Best Picture: The Best Years of Our Lives

The_Best_Years_of_Our_Lives_film_posterAl Stephenson: You see, Mr. Milton, in the Army I’ve had to be with men when they were stripped of everything in the way of property except what they carried around with them and inside them. I saw them being tested. Now some of them stood up to it and some didn’t. But you got so you could tell which ones you could count on. I tell you this man Novak is okay. His ‘collateral’ is in his hands, in his heart and his guts. It’s in his right as a citizen.

The 1946 Best Picture winner deals with the lives of three veterans returning home from World War II and the difficulties they have adjusting to life. There’s Al Stephenson, a banker turned Pacific island hopping infantry sergeant, who returns to banking to find little joy in the ‘bottom line’ bankers he works for; Fred Derry, a soda-jerk who became an Air Force Captain and decorated hero who can’t find a good job because he lacks what civilians consider necessary skills; and Homer Parrish, a Petty Officer off an aircraft carrier who participated in a dozen battles but never saw anything interesting until his carrier sank, taking his hands with them (and played by an actual Veteran with prostheses).  The three stories intertwine, with the character help each other through some difficult times, meeting families, and learning to adjust to the post-war boom.

I like this movie.  Not only are the characters interesting to watch, but the three veterans all have remarkably different yet complimentary backgrounds and problems.  The movie is long, but it needed to be to tell the story without being rushed, and it would have been very sad to see this movie rushed.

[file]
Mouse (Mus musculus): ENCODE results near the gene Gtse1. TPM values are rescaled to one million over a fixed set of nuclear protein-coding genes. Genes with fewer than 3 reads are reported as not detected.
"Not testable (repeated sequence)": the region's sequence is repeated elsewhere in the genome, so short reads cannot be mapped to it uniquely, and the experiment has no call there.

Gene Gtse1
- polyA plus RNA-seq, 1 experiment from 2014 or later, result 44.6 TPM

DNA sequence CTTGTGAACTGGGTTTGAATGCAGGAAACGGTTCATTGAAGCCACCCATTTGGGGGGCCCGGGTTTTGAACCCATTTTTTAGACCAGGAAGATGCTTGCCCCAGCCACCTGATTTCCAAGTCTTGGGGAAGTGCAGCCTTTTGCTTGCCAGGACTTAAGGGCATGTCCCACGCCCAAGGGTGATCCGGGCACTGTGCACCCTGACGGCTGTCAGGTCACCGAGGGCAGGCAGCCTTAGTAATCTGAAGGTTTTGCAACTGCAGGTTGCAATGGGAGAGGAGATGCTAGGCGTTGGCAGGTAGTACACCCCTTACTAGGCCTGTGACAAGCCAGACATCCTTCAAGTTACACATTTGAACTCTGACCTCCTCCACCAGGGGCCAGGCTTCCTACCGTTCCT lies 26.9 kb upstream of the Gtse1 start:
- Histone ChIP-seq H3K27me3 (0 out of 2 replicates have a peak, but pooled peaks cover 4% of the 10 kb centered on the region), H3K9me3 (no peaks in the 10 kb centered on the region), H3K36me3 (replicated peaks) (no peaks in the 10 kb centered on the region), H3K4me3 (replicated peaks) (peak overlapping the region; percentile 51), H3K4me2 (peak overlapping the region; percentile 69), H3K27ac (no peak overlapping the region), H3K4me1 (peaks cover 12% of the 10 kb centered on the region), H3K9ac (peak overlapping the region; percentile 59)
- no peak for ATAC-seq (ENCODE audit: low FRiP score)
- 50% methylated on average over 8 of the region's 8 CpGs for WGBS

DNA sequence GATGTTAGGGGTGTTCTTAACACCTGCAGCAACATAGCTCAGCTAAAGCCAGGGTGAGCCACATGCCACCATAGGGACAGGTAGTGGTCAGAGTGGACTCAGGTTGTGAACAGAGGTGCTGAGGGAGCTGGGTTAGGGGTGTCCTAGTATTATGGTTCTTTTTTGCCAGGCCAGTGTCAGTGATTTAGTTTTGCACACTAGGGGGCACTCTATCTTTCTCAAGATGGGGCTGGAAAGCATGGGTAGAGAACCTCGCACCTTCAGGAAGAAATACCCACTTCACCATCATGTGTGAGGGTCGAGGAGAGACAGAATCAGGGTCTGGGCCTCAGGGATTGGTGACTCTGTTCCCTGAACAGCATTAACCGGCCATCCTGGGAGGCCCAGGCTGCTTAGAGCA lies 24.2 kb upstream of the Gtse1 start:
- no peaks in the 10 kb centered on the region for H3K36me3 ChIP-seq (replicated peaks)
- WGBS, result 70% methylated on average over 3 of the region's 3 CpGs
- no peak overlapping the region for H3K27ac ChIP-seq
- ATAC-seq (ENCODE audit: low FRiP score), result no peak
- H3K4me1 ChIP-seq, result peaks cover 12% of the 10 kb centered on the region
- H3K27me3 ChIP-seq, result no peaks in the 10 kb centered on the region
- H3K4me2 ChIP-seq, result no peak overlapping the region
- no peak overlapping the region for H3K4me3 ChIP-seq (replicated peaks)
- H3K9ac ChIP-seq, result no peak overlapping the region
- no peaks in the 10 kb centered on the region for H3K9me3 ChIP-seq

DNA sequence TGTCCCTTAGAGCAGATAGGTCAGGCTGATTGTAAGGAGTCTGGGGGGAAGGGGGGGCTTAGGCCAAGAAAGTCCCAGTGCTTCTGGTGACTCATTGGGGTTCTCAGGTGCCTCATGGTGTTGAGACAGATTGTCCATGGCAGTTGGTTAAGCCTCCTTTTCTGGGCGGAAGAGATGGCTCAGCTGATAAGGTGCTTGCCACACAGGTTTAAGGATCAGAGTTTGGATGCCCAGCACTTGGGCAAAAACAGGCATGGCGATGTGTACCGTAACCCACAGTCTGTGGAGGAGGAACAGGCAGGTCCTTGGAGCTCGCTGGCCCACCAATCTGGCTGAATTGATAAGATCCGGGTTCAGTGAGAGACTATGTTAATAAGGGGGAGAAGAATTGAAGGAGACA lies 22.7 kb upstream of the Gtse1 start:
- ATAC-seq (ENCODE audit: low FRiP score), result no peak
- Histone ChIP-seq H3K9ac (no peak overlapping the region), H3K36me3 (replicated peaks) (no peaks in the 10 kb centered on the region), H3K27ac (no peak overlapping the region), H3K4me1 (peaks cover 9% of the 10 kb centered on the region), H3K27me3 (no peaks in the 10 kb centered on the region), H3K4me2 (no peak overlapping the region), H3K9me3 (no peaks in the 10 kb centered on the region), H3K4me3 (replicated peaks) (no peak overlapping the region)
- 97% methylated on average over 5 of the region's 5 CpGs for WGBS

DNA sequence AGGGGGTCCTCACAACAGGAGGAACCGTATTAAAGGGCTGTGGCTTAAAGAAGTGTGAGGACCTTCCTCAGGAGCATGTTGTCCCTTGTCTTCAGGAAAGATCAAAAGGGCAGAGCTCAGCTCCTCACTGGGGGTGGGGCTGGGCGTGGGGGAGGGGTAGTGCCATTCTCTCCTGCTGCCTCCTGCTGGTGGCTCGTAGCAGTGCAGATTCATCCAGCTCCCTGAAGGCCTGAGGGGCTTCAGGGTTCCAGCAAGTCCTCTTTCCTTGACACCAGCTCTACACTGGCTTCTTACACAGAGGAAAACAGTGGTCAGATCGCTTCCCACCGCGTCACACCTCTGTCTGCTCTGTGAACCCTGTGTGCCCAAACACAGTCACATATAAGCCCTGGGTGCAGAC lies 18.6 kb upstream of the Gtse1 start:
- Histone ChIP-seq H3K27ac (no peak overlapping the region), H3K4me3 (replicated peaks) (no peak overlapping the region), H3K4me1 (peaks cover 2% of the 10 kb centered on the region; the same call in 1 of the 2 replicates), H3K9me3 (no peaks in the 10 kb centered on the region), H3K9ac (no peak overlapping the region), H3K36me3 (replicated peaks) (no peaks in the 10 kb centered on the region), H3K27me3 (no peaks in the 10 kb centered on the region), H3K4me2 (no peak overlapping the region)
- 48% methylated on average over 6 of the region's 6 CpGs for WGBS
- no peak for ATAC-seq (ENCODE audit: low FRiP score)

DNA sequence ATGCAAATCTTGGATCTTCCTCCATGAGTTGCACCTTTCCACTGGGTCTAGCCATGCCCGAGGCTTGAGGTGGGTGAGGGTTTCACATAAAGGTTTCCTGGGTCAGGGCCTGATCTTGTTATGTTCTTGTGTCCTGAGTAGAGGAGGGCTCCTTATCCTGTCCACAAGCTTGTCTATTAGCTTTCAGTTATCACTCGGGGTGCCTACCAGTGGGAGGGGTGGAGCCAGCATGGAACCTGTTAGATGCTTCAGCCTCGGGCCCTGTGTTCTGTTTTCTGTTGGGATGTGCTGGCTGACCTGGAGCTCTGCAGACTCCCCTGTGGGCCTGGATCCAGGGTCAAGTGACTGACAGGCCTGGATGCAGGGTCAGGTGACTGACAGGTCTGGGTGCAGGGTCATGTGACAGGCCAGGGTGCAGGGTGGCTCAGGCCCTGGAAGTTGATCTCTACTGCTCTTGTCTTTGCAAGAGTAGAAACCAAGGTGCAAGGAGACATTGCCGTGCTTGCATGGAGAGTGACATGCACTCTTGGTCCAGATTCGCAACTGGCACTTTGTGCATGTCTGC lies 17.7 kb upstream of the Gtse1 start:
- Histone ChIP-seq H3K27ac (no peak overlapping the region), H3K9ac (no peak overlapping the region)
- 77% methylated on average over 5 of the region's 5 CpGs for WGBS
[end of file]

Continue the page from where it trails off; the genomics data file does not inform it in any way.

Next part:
The sets for the movie also grabbed my attention.  Instead of large, expansive rooms where cameras and actors could move about, the rooms were small, often cluttered.  The shops were full of goods and customers, the homes full of people and furniture.  Even the grand apartment of the rich banker was only big enough for the actors to move about, and not much more.

I definitely recommend seeing this one.  Again, it is long, but it’s worth the time.

Interesting fact: Harold Russell, the non-actor Army sergeant who lost his hands in a training accident, became the only person in history to win two Academy Awards for the same role.  He was given an Honorary Award by the Academy Board of Governors (who did not expect him to win the award for Best Supporting Actor) ‘for bringing hope and courage to his fellow veterans through his appearance.’  Then he won the Best Supporting Actor award.

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